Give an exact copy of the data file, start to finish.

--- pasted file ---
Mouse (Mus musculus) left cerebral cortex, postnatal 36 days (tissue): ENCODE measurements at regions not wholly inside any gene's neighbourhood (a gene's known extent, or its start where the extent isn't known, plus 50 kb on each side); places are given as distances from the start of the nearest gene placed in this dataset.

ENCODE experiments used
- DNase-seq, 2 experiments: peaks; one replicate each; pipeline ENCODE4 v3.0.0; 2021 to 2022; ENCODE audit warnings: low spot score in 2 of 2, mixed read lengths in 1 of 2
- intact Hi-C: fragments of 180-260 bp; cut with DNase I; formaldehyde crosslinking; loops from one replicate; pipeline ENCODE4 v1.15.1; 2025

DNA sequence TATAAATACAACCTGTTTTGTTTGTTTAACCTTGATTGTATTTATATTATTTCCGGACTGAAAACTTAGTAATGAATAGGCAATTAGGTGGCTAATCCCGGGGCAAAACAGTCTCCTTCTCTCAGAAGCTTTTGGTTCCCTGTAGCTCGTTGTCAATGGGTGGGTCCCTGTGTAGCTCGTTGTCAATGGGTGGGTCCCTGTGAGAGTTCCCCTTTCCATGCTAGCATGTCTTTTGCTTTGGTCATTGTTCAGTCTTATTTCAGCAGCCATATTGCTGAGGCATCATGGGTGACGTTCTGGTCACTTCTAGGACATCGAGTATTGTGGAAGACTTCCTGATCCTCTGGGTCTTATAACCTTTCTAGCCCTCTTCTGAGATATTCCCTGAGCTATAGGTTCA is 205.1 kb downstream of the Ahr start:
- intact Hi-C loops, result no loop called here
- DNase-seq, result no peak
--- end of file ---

Mouse (Mus musculus) left cerebral cortex, postnatal 36 days (tissue): ENCODE measurements at regions not wholly inside any gene's neighbourhood (a gene's known extent, or its start where the extent isn't known, plus 50 kb on each side); places are given as distances from the start of the nearest gene placed in this dataset.

ENCODE experiments used
- DNase-seq, 2 experiments: peaks; one replicate each; pipeline ENCODE4 v3.0.0; 2021 to 2022; ENCODE audit warnings: low spot score in 2 of 2, mixed read lengths in 1 of 2
- intact Hi-C: fragments of 180-260 bp; cut with DNase I; formaldehyde crosslinking; loops from one replicate; pipeline ENCODE4 v1.15.1; 2025

DNA sequence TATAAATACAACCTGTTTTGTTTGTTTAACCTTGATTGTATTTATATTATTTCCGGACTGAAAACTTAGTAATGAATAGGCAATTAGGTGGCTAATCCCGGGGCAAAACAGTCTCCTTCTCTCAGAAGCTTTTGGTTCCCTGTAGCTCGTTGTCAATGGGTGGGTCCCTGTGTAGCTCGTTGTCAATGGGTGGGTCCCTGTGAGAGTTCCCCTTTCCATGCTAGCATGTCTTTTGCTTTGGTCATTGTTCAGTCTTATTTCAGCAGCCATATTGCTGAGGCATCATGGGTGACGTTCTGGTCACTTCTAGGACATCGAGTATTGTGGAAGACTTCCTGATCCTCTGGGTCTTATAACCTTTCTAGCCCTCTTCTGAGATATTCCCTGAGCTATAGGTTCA is 205.1 kb downstream of the Ahr start:
- intact Hi-C loops, result no loop called here
- DNase-seq, result no peak